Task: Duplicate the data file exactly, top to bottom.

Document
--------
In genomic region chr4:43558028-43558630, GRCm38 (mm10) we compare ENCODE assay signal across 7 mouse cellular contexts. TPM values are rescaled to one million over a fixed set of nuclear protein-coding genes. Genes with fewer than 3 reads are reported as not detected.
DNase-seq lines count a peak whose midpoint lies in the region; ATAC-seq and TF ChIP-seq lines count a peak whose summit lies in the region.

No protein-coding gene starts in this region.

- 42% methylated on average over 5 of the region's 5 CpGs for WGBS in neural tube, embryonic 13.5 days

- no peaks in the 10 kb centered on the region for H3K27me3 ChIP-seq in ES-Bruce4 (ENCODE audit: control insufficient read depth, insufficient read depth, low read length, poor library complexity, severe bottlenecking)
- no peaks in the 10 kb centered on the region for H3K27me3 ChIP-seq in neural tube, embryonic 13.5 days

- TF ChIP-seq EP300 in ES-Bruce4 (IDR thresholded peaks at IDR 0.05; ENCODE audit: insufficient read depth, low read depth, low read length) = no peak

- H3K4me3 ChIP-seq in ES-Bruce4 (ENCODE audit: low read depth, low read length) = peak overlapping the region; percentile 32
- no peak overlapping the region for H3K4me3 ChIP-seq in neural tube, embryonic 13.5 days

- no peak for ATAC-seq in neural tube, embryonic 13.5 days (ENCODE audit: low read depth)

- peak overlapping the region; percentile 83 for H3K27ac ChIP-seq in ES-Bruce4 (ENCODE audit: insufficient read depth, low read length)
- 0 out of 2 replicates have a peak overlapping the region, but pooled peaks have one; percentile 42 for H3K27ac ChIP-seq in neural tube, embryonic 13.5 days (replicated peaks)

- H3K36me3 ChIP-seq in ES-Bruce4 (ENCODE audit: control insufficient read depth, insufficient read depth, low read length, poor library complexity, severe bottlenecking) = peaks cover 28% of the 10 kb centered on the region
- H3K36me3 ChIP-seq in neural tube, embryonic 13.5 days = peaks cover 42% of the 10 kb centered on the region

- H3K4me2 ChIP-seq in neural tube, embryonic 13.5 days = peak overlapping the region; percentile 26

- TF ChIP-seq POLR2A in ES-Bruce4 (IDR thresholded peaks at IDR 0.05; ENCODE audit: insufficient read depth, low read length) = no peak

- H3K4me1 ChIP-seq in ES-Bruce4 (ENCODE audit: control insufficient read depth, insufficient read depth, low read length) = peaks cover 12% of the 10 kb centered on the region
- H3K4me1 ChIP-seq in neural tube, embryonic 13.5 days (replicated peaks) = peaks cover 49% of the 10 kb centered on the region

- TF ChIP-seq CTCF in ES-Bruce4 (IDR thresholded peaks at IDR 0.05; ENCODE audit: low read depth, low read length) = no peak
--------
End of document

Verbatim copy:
In genomic region chr4:43558028-43558630, GRCm38 (mm10) we compare ENCODE assay signal across 7 mouse cellular contexts. TPM values are rescaled to one million over a fixed set of nuclear protein-coding genes. Genes with fewer than 3 reads are reported as not detected.
DNase-seq lines count a peak whose midpoint lies in the region; ATAC-seq and TF ChIP-seq lines count a peak whose summit lies in the region.

No protein-coding gene starts in this region.

- 42% methylated on average over 5 of the region's 5 CpGs for WGBS in neural tube, embryonic 13.5 days

- no peaks in the 10 kb centered on the region for H3K27me3 ChIP-seq in ES-Bruce4 (ENCODE audit: control insufficient read depth, insufficient read depth, low read length, poor library complexity, severe bottlenecking)
- no peaks in the 10 kb centered on the region for H3K27me3 ChIP-seq in neural tube, embryonic 13.5 days

- TF ChIP-seq EP300 in ES-Bruce4 (IDR thresholded peaks at IDR 0.05; ENCODE audit: insufficient read depth, low read depth, low read length) = no peak

- H3K4me3 ChIP-seq in ES-Bruce4 (ENCODE audit: low read depth, low read length) = peak overlapping the region; percentile 32
- no peak overlapping the region for H3K4me3 ChIP-seq in neural tube, embryonic 13.5 days

- no peak for ATAC-seq in neural tube, embryonic 13.5 days (ENCODE audit: low read depth)

- peak overlapping the region; percentile 83 for H3K27ac ChIP-seq in ES-Bruce4 (ENCODE audit: insufficient read depth, low read length)
- 0 out of 2 replicates have a peak overlapping the region, but pooled peaks have one; percentile 42 for H3K27ac ChIP-seq in neural tube, embryonic 13.5 days (replicated peaks)

- H3K36me3 ChIP-seq in ES-Bruce4 (ENCODE audit: control insufficient read depth, insufficient read depth, low read length, poor library complexity, severe bottlenecking) = peaks cover 28% of the 10 kb centered on the region
- H3K36me3 ChIP-seq in neural tube, embryonic 13.5 days = peaks cover 42% of the 10 kb centered on the region

- H3K4me2 ChIP-seq in neural tube, embryonic 13.5 days = peak overlapping the region; percentile 26

- TF ChIP-seq POLR2A in ES-Bruce4 (IDR thresholded peaks at IDR 0.05; ENCODE audit: insufficient read depth, low read length) = no peak

- H3K4me1 ChIP-seq in ES-Bruce4 (ENCODE audit: control insufficient read depth, insufficient read depth, low read length) = peaks cover 12% of the 10 kb centered on the region
- H3K4me1 ChIP-seq in neural tube, embryonic 13.5 days (replicated peaks) = peaks cover 49% of the 10 kb centered on the region

- TF ChIP-seq CTCF in ES-Bruce4 (IDR thresholded peaks at IDR 0.05; ENCODE audit: low read depth, low read length) = no peak